IN RE: Elizabeth DOLAN

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IN RE: Elizabeth DOLAN, respondent, v. Matthew MASTERTON, appellant.

Decided: October 22, 2014

MARK C. DILLON, J.P., L. PRISCILLA HALL, LEONARD B. AUSTIN, and BETSY BARROS, JJ. Susan A. DeNatale, Bayport, N.Y., for appellant. Marina M. Martielli, East Quogue, N.Y., for respondent. Linda S. Morrison, Commack, N.Y., attorney for the child.

In a child custody proceeding pursuant to Family Court Act article 6, the father appeals, as limited by his brief, from so much of an order of the Family Court, Suffolk County (Rouse, J.), dated March 13, 2013, as, after a hearing, denied his petition for an award of sole custody of the subject child, granted the mother's separate petition for an award of sole custody of the subject child, and conditioned the father's future unsupervised visitation with the subject child upon his submission to the court of evidence of “medical clearance” and upon his continued submission of “medical clearance” evidence to the court on an annual basis.

ORDERED that the order is modified, on the law and the facts, by deleting the provisions thereof conditioning the father's future unsupervised visitation with the subject child upon his submission to the Family Court of evidence of “medical clearance” and upon his continued submission of “medical clearance” evidence to the court on an annual basis; as so modified, the order is affirmed insofar as appealed from, without costs or disbursements.

“The court's paramount concern in any custody dispute is to determine, under the totality of the circumstances, what is in the best interests of the child” (Matter of Julie v. Wills, 73 AD3d 777, 777; see Eschbach v. Eschbach, 56 N.Y.2d 167, 171; Matter of Harry v. Harry, 92 AD3d 883, 884). Since custody determinations depend to a great extent upon an assessment of the character and credibility of the parties and witnesses, deference is accorded to the trial court's credibility findings, and such findings will not be disturbed unless they lack a sound and substantial basis in the record (see Matter of Harry v. Harry, 92 AD3d at 884; Matter of Otero v. Nieves, 77 AD3d 756, 756–757). Here, the Family Court's determination that the child's best interests would be served by awarding sole custody to the mother had a sound and substantial basis in the record, and will not be disturbed (see Matter of Gooler v. Gooler, 107 AD3d 712, 713; Matter of Harry v. Harry, 92 AD3d at 884; Matter of Peoples v. Bideau, 85 AD3d 798).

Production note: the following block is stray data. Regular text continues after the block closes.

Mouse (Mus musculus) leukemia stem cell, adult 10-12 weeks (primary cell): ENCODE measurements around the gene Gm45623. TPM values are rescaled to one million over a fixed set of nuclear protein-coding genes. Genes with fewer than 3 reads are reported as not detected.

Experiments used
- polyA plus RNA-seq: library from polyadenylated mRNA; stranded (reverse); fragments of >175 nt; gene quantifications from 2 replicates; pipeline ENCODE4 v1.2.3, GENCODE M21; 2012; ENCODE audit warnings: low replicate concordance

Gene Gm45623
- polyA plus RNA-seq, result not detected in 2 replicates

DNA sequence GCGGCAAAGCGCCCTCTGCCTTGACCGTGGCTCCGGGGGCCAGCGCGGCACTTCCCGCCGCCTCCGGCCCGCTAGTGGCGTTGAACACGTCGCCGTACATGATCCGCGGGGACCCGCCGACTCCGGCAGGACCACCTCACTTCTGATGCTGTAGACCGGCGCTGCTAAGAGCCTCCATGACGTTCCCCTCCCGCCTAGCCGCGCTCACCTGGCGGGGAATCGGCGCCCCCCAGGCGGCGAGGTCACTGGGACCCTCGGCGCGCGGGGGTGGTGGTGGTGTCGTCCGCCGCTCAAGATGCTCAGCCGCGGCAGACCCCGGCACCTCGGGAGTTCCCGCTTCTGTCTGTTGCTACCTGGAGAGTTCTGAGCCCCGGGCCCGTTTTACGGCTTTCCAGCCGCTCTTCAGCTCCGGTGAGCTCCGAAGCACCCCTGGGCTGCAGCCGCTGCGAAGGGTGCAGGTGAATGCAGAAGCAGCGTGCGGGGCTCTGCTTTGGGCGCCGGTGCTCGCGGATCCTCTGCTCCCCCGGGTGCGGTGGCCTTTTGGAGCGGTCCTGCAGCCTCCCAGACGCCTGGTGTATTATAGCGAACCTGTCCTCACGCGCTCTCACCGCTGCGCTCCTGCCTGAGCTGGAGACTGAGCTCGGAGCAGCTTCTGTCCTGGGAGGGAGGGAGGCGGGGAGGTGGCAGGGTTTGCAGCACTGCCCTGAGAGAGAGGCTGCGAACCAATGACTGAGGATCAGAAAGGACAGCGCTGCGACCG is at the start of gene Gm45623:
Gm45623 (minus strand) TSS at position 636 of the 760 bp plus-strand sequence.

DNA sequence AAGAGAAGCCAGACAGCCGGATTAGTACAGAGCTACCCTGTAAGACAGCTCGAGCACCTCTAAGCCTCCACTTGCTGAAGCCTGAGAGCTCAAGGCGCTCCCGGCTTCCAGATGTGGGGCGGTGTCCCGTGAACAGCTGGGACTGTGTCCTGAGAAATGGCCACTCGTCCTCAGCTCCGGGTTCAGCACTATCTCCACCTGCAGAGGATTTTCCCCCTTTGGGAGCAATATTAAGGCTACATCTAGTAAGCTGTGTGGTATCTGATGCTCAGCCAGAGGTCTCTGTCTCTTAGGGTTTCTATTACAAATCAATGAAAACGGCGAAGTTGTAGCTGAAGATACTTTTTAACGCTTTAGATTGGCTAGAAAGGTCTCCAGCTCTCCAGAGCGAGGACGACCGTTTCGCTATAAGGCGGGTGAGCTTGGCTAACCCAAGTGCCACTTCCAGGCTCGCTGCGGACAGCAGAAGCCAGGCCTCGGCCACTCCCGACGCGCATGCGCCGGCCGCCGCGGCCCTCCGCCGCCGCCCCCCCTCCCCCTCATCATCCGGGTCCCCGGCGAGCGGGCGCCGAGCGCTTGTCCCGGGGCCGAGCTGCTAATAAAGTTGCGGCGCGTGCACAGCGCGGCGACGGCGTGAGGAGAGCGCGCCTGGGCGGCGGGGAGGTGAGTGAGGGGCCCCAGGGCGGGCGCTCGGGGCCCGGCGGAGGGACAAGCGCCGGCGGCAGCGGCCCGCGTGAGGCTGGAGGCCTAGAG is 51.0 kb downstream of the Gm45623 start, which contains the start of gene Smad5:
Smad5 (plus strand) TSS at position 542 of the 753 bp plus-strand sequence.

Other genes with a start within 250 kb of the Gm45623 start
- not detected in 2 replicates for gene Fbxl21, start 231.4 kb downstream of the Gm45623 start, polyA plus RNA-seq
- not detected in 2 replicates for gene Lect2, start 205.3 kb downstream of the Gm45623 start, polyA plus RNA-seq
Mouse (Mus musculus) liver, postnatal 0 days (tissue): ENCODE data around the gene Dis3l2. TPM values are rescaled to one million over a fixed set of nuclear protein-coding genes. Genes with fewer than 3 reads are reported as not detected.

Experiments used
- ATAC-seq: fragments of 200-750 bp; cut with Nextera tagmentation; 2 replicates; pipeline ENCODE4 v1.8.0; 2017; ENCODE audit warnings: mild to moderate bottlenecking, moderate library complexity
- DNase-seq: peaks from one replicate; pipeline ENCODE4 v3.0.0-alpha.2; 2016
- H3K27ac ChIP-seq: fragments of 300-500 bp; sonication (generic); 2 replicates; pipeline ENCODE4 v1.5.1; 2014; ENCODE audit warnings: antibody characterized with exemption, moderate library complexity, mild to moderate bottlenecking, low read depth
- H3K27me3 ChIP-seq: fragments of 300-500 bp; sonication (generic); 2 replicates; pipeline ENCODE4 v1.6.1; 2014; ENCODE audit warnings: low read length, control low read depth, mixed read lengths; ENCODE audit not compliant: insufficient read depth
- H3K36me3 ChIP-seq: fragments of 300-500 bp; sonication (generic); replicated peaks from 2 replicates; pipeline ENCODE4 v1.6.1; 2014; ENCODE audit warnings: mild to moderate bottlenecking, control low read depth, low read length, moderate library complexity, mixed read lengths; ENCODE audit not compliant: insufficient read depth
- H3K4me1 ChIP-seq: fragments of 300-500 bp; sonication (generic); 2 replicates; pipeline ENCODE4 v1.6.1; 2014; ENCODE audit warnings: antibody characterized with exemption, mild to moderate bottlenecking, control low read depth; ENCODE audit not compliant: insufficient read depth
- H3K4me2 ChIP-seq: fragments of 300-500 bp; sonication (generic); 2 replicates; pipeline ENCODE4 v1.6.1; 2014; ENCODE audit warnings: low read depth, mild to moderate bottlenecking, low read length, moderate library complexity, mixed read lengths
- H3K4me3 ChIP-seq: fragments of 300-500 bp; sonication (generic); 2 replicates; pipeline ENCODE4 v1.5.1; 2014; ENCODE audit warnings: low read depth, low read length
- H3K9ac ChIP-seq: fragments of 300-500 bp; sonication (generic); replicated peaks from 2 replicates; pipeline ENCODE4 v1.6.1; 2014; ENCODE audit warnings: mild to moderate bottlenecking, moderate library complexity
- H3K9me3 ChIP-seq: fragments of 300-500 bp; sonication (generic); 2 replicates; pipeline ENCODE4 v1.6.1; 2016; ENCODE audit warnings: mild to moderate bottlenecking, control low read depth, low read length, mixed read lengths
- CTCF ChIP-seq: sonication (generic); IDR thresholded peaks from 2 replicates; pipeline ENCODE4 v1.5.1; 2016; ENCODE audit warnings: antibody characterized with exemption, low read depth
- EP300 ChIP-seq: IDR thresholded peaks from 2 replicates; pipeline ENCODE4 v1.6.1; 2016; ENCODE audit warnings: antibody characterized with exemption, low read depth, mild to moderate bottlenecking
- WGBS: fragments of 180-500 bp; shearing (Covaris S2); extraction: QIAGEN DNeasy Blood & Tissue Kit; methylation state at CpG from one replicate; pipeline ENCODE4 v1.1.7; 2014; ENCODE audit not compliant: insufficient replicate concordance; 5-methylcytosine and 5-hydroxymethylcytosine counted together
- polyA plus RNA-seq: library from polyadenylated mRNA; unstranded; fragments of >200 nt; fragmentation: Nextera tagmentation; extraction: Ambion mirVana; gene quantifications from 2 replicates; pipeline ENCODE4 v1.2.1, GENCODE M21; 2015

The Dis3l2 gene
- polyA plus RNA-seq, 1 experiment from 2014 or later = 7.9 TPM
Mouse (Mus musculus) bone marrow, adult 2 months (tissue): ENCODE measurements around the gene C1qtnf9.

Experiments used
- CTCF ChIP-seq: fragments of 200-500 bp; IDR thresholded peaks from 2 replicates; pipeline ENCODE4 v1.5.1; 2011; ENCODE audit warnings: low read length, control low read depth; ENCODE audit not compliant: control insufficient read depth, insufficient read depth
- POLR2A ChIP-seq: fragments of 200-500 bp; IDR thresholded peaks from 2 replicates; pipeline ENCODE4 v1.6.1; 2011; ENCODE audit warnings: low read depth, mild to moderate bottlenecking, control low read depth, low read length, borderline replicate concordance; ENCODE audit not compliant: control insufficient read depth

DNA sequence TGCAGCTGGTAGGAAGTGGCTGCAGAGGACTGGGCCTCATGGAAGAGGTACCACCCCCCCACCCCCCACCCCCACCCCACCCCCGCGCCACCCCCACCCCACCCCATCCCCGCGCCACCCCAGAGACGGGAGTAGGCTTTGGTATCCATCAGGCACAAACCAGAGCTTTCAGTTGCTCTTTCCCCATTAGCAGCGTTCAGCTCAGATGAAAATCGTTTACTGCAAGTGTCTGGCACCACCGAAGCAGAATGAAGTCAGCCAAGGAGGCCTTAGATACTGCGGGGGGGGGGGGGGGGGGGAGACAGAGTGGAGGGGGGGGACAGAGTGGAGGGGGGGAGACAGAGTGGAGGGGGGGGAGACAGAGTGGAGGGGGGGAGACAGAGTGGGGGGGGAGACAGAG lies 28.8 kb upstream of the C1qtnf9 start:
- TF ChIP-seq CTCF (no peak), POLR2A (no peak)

“Supervised visitation is appropriately required only where it is established that unsupervised visitation would be detrimental to the child” (Irizarry v. Irizarry, 115 AD3d 913, 914; see Matter of Bullinger v. Costa, 63 AD3d 735, 735–736; Cervera v. Bressler, 50 AD3d 837, 839; Matter of Gainza v. Gainza, 24 AD3d 551, 551). “The determination of whether visitation should be supervised is a matter left to the trial court's sound discretion, and its findings will not be disturbed on appeal unless they lack a sound and substantial basis in the record” (Irizarry v. Irizarry, 115 AD3d at 914–915; see Matter of Gooler v. Gooler, 107 AD3d at 713; Cervera v. Bressler, 50 AD3d at 839).

Here, the Family Court conditioned the father's future unsupervised visitation with the child on his submission of evidence of “medical clearance” and upon his continued submission of “medical clearance” evidence on an annual basis. Specifically, the father had to submit a statement of a physician or nurse practitioner either: (1) confirming that the father had not experienced a loss of consciousness due to his diabetes or other medical condition in the previous 12–month period; or, (2) if the father had experienced a loss of consciousness in the previous 12–month period, confirming (a) that such loss of consciousness was due solely to a change in medication directed by a physician or nurse practitioner, or (b), that the physician or nurse practitioner was aware of such incident or incidents and nonetheless recommended that the father was fit to drive a car and care for the child without supervision, and opining that the father's condition would not interfere with his safe operation of a car or his safe care of the child. Once the father obtained his first “medical clearance,” the father thereafter was obligated to annually provide such a statement of “continued medical clearance,” or else all visitation was to revert to supervised visitation “until such proof of medical clearance is provided.”

Although evidence showed that the father, a diagnosed diabetic, had an unhealthy blood sugar level on several occasions resulting in, inter alia, profuse sweating and disorientation, there was no evidence that he had such blood sugar episodes in the year preceding the hearing, or that the child was endangered or detrimentally affected when the father had an unhealthy blood sugar level. On this record, it was not established that unsupervised visitation would be detrimental to the child. Accordingly, we modify the order appealed from by deleting the provisions thereof conditioning the father's future unsupervised visitation with the child on his submission of “medical clearance” evidence to the Family Court and his continued submission of “medical clearance” evidence to the court on an annual basis.

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